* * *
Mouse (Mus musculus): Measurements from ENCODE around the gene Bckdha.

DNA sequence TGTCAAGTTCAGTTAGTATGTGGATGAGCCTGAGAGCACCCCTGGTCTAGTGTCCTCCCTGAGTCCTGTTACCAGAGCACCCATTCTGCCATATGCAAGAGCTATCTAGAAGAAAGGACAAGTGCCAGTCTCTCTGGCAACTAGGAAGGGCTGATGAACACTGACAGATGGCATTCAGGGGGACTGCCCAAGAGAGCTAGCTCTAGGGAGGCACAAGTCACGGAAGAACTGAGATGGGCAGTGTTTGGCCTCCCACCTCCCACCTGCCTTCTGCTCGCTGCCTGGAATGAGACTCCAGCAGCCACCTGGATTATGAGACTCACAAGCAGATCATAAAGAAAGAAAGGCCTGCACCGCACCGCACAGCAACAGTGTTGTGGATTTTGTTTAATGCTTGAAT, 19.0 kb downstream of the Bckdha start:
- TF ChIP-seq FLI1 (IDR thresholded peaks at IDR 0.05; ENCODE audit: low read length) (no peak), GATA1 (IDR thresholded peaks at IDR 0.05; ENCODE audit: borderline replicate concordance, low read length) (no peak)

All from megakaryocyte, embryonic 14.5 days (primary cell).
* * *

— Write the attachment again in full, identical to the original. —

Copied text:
Mouse (Mus musculus): Measurements from ENCODE around the gene Bckdha.

DNA sequence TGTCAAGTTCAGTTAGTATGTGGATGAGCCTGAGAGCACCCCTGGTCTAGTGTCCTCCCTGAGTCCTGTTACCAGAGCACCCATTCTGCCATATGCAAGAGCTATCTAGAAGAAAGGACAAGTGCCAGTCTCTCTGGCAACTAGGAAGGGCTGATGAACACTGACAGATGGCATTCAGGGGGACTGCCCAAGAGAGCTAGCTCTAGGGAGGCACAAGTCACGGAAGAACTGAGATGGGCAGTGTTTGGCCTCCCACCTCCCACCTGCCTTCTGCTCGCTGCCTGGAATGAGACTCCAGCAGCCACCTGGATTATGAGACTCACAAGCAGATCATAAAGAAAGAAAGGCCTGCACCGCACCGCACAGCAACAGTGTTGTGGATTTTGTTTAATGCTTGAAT, 19.0 kb downstream of the Bckdha start:
- TF ChIP-seq FLI1 (IDR thresholded peaks at IDR 0.05; ENCODE audit: low read length) (no peak), GATA1 (IDR thresholded peaks at IDR 0.05; ENCODE audit: borderline replicate concordance, low read length) (no peak)

All from megakaryocyte, embryonic 14.5 days (primary cell).